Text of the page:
How to capitalise on a heating market

By Cameron Micallef 07 October 2020 | 1 minute read

As Australian consumers continue their sea change shift, investors looking to capitalise are being advised they may have a limited window with a deeper analysis of the area required before purchasing. 

Arjun Paliwal new spi

In a conversation with Smart Property Investment, InvestorKit’s head of research, Arjun Paliwal, explained the driving forces behind a push towards a sea change.

“The sea change is definitely happening. The rental market is the first to show this because people do not need large liquidity changes,” Mr Paliwal said.

However, investors are being advised that they might not be able to get the bargain they were hoping for when purchasing in a coastal area.

“The clear theme we are seeing is the rental market is displaying a tremendous shift towards houses.

“With regards to stock levels, all four regions display extreme lows in stocks, with high pressure likely.

“From the last census, all of these regions have a high outright ownership, so many people in these regions do not need to sell,” Mr Paliwal told investors.

While pointing out it might be difficult to enter the market, Mr Paliwal explained to purchasers that it is important they look at the property from an investment perspective and do not simply fall in love with a beachside property.

“Investors are going to find it difficult to buy in these four regions in pockets where there is not a large supply of new builds and supply coming towards the middle.

“In areas that are built out, investors will find it difficult to compete with owner-occupiers.

“On the ground, we are seeing many open homes being sold in the first weekend, as well as the first open homes having 30 to 50 people attending, with many owner-occupiers pushing prices to a higher range,” Mr Paliwal said.

Due to such high demand, Mr Paliwal noted that investors looking to get into a sea change market might consider not having a hard number.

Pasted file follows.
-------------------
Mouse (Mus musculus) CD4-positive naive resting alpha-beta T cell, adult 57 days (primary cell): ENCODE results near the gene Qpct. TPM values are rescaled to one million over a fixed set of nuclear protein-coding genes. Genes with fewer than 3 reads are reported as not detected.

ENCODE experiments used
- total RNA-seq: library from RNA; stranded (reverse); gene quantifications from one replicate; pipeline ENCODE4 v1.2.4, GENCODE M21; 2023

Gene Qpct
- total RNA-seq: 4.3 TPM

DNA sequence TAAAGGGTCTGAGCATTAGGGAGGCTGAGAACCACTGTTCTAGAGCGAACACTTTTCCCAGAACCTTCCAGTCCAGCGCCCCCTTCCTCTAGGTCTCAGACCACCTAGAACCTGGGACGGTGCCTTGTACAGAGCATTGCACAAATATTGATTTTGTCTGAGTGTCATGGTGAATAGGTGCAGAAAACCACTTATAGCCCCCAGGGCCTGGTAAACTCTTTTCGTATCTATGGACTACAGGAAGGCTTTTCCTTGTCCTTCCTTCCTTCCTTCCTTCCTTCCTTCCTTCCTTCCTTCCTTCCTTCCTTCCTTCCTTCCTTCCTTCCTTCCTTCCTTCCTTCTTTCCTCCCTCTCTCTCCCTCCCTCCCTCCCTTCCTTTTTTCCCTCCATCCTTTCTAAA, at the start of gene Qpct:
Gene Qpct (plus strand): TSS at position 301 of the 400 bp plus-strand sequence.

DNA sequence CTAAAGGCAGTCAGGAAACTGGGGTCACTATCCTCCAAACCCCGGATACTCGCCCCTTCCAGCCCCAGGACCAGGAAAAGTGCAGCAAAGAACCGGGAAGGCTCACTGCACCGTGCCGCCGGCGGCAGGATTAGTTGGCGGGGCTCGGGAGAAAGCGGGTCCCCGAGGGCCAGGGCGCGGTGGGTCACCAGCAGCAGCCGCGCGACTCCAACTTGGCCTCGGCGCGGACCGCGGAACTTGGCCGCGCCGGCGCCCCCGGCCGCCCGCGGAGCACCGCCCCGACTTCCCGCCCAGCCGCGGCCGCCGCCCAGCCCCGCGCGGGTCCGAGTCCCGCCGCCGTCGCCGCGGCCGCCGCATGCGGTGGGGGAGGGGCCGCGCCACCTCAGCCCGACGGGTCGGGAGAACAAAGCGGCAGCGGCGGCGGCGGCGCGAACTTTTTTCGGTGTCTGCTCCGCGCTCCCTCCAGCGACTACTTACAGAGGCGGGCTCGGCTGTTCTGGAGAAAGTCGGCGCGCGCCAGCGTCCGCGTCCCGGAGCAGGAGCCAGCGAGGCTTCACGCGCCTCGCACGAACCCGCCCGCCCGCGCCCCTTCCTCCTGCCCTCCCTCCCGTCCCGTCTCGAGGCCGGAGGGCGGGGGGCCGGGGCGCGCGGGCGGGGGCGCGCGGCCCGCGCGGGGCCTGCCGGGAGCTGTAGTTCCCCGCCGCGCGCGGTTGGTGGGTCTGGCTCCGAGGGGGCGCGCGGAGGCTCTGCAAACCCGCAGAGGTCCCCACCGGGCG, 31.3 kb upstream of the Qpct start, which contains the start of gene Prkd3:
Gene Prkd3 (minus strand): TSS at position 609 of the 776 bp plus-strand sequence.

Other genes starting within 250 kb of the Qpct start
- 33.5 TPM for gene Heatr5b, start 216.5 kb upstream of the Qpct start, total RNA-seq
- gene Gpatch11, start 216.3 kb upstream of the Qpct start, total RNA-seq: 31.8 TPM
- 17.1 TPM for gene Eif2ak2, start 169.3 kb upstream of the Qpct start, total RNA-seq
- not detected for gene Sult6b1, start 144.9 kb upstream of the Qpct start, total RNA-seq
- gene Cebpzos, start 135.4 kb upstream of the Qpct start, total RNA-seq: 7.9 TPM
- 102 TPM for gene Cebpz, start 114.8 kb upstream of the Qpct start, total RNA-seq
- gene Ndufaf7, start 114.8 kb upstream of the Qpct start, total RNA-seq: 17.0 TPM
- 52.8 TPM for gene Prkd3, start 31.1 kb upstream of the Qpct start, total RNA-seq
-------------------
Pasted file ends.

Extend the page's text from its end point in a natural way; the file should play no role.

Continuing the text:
“I think, in these areas, you need to have a deeper dive on your comparable analysis than ever before.

“It goes beyond it looks nice or has a nice feeling. Instead, investors need to consider room sizes, dining and lounge room finishes, bathroom situations, backyard situations, car park spacing, neighbourhoods, and is it walking distance to shops.

“In these areas, rather than coming up to a straight price, they need to break down the comparables more than ever before. Only because what might look nicer from a house might not be in the right neighbourhood or have the right bells and whistles,” Mr Paliwal said.

He also pointed out that in markets where they haven’t seen the percentage rise but have seen an increase in interest, those who miss out on the first property will all be competing for the next one. 

“If 30 people miss out, they will join you for the next. A sales agent will say a comparable sell in two days at or above the price range.

“They are going to take that comparable to their next vendor listing presentation. This is when the start of market upticks occur and new listings rise in prices.

“This is where people need to be mindful that by setting hard limits and not doing a deep-dive comparable analysis, they might miss out on properties, and when they find the right one, they might pay a little too much,” Mr Paliwal concluded.

About the author

Cameron Micallef

Cameron is a journalist for Momentum Media's nestegg and Smart Property Investment. He enjoys giving Aussies practical financial tips and tricks to help grow their wealth and achieve financial independence. As a self-confessed finance nerd, Cameron enjoys chatting with industry experts and commentators to leverage their insights to grow your... Read more

How to capitalise on a heating market
How to capitalise on a heating market
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